In the flooring world, there has always been a vinyl tile in one form or another. Today, the vinyl tile category continues to remain popular today, and continues to be the fastest growing market segment with double digit growth last year. LVT (Luxury Vinyl Tile), which offers 3D printing technology which adds depth and realism, durability, with a high performance wearlayer to a vinyl tile product. LVT offers the option of a less permanent floor than wood or ceramic tile, especially with the growing popularity of floating LVT floors. When a consumer selects a wood or ceramic floor, they should really be in love with it, as it will probably be in the home for a very long time. Whereas, LVT offers the option of changing the room design much easier.
The term Luxury Vinyl Tile (LVT), is not recognized as a separate flooring category by ASTM, but it is a term that is known all over the flooring industry. ASTM International, is an international standards organization that develops and publishes voluntary consensus technical standards for a wide range of materials, products, systems, and services.
ASTM has industry standards for resilient flooring and there are only two products in the category of Vinyl Tile:
- Vinyl Composition Floor Tile (VCT) ASTM F 1066, and
- Solid Vinyl Floor Tile (SVT) ASTM F1066.
There is no ASTM Specification for Luxury Vinyl Tile. The difference is that Solid Vinyl Floor Tile has a minimum vinyl or binder content. Products with a vinyl or binder content of 34% or higher are classified as Solid Vinyl Floor Tile and products less than 34% vinyl or binder content are VCT.
ASTM F 1700, Standard Specification for Solid Vinyl Floor Tile classifies Solid Vinyl Tile in three categories:
Class I Monolithic, which means through color tile with no backing
Class II Surface Decorated, which usually means an “inlaid” type tile with a backing
Class III, Printed Film Vinyl Tile, which is a photographic print film with a clear vinyl wearlayer and a backing system. A minimum wearlayer thickness of 0.020″ (20 mils) will classify the Class III product as Commercial.
Type A – Smooth Surface
Type B – Embossed Surface
Physical Property Requirements Tests
- Residual Indentation
- Dimensional Stability (important requirement)
- Resistance to Chemicals
Solid Vinyl Tile installation is usually different from VCT installations. Clear Thin Spread Adhesives are mostly used for VCT and have long working (up to 24 hours). Trowel the adhesive over large areas, and allow it to dry to the touch, and there are several hours of working time to get the VCT installed. LVT (Solid Vinyl Floor) products may also able to be installed with pressure sensitive adhesive, although they are not the same adhesives as VCT, they have more binders and latex to bond to the added vinyl content and hold it into place and have shorter working times (generally up to 2 hours). Solid Vinyl Floor Tile may also be wet set or adhered using a Vinyl Spray Adhesive, depending on the application.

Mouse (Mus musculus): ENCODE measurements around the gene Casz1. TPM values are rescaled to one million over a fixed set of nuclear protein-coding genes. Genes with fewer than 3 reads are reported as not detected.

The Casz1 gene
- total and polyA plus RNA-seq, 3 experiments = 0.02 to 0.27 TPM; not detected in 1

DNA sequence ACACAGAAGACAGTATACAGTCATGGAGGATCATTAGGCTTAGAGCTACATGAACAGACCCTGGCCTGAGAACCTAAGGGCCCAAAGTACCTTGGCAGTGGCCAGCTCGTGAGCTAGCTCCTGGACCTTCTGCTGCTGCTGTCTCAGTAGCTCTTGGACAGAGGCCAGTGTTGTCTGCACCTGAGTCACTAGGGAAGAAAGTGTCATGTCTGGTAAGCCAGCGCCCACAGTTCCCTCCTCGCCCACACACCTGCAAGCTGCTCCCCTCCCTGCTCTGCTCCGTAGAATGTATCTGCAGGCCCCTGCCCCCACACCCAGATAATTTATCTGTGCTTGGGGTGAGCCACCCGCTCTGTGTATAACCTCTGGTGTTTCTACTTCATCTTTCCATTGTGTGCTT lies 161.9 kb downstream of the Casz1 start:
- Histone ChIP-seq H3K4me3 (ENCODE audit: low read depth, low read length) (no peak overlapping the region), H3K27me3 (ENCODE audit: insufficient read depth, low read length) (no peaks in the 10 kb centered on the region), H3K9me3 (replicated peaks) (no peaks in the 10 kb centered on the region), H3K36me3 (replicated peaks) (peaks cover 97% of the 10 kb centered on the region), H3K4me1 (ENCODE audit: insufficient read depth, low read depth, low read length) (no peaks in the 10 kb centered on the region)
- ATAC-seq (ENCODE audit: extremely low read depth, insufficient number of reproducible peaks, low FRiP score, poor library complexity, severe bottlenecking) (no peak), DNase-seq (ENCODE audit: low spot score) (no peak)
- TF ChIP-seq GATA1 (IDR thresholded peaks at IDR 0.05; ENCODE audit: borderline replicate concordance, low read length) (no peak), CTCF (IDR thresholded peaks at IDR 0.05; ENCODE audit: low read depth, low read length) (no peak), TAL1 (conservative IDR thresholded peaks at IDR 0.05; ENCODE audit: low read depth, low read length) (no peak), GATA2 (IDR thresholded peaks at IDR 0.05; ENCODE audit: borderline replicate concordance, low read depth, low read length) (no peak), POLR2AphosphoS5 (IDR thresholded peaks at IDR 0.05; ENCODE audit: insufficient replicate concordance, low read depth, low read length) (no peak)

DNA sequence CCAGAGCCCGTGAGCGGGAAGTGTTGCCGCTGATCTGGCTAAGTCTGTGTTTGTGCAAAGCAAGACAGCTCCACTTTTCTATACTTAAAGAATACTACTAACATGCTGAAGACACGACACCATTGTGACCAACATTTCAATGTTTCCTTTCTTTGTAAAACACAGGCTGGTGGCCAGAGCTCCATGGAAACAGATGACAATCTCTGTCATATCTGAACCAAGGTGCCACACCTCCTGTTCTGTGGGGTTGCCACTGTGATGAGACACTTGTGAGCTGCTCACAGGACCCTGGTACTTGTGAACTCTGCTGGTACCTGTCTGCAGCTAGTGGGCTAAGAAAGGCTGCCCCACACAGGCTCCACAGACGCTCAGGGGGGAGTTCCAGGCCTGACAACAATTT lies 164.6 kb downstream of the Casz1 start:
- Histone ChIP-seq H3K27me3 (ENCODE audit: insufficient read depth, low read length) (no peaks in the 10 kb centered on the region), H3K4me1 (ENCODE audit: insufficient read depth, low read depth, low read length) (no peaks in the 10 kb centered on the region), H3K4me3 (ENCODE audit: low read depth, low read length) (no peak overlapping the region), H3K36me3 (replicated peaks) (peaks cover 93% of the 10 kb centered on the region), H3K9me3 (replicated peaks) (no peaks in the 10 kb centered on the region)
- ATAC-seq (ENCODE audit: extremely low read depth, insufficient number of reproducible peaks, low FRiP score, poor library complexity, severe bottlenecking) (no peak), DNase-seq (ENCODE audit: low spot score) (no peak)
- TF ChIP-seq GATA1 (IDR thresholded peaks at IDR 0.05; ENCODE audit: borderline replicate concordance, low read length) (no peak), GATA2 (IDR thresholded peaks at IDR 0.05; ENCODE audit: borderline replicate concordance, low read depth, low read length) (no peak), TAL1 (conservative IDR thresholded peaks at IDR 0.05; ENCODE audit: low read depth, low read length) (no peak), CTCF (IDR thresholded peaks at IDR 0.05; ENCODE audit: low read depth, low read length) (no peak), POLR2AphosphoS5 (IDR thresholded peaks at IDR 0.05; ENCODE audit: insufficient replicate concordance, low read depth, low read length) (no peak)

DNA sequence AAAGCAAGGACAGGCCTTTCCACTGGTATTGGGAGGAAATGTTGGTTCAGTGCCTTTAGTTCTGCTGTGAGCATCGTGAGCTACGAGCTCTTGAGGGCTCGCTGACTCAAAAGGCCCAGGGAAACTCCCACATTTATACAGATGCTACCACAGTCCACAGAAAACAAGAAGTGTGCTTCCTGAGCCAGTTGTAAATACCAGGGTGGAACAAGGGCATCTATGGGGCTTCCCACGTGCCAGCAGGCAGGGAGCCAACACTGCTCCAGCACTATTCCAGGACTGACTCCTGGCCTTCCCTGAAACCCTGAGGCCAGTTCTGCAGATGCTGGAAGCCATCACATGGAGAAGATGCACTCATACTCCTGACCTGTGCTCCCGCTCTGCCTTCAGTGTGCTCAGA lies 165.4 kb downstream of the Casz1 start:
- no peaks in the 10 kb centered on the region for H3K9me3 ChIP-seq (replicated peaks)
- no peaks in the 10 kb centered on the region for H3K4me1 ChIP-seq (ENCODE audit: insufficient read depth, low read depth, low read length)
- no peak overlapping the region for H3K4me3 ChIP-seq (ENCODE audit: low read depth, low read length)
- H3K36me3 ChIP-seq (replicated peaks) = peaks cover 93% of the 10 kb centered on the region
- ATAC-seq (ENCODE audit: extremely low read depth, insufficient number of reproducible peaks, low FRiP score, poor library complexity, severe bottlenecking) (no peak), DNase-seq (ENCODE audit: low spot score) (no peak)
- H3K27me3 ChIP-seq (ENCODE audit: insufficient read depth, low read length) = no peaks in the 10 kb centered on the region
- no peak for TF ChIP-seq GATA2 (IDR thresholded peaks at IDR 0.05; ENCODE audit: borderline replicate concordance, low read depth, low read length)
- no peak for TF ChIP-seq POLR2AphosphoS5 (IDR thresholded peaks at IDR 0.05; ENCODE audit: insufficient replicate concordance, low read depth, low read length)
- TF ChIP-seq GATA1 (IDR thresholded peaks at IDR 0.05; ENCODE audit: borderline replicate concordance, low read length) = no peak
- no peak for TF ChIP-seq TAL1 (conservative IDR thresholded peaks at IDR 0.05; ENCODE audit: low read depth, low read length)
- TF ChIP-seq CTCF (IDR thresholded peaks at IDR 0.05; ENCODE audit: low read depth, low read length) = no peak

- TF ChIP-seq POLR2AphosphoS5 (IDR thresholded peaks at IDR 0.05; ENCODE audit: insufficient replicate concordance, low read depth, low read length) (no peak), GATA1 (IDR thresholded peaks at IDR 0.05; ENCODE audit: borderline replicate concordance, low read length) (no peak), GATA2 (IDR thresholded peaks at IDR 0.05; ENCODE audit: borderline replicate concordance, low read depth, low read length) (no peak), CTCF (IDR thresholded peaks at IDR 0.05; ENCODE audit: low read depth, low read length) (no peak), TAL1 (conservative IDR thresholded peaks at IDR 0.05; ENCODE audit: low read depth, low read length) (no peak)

LVT (Solid Vinyl Floor) also offers plank and tiles with high end realistic 3D visuals that can be grouted which resembles Ceramic and Stone installations without the use of backer board and thinset. These products can be found with glue down and floating installation options.
LVT or Solid Vinyl Floor Tile offers several installation options which ease the installation application:
- Loose Lay
- Tape Systems
- Clic and Locking Systems
- Floating with no locking mechanism, but help in place by adhering the perimeter with glue or tape
- Glue Down
- Trowel or Roll On Applied
- Spray Adhesives
What differentiates one LVT (Solid Vinyl Floor Tile) from another? In my opinion, there are two factors (in order):
- Wearlayer thickness (thickness of 20 mils or more will classify Class III product as Commercial).
- Installation System
- Loose Lay
- Glue Down
Let’s look at both scenarios:
- Wearlayer thickness – the thicker the better. The wearlayer is usually a heavy film of vinyl cover with a UV Cured Urethane wearlayer for better scuff, stain and scratch resistance. Is there a difference between a 12 mil vinyl wearlayer and a 12 mil wearlayer with a urethane coating? Definitely. Urethane provides better scuff, stain and scratch resistance. Wearlayer thickness is measured in mils.
- Installation System – depending on the environment the product is being installed should determine the installation requirements of the product. For Example; if an area is subject to heavy rolling loads, and pinch points, a glue down product is a better installation option than a floating installation.
Installation issues I see within the LVT product segment are:
- Loose Lay Installations – flooring is installed prior to cabinet placement. Cabinets are installed on top of floor, and floor buckles.
- Lack of expansion given on floating products. Product is not given enough room to accommodate subfloor movement. Flooring is fit to tight to walls and cabinets.
Think Laminate when installing LVT
- This is vinyl; it requires acclimation and a constant living temperature. When cold, it contracts. When warm, it expands. Stabilize conditions to living conditions. If conditions fluctuate, so does the product.
- People think Loose Lay floors can go over anything. Fact; Loose Lay floors require as much prep if not more than a glue down floor. You can’t cover bad floor prep with LVT and get away with it.
- Glue down installations require time to dry. Cover the flooring with panels to disperse load bearing areas and pivot points to prevent flooring from moving until the adhesive as time to set up, generally 24 to 72 hours.
There are also options for sound reduction under LVT. For floating applications, most suppliers have a sound reducing membrane product for use under the LVT.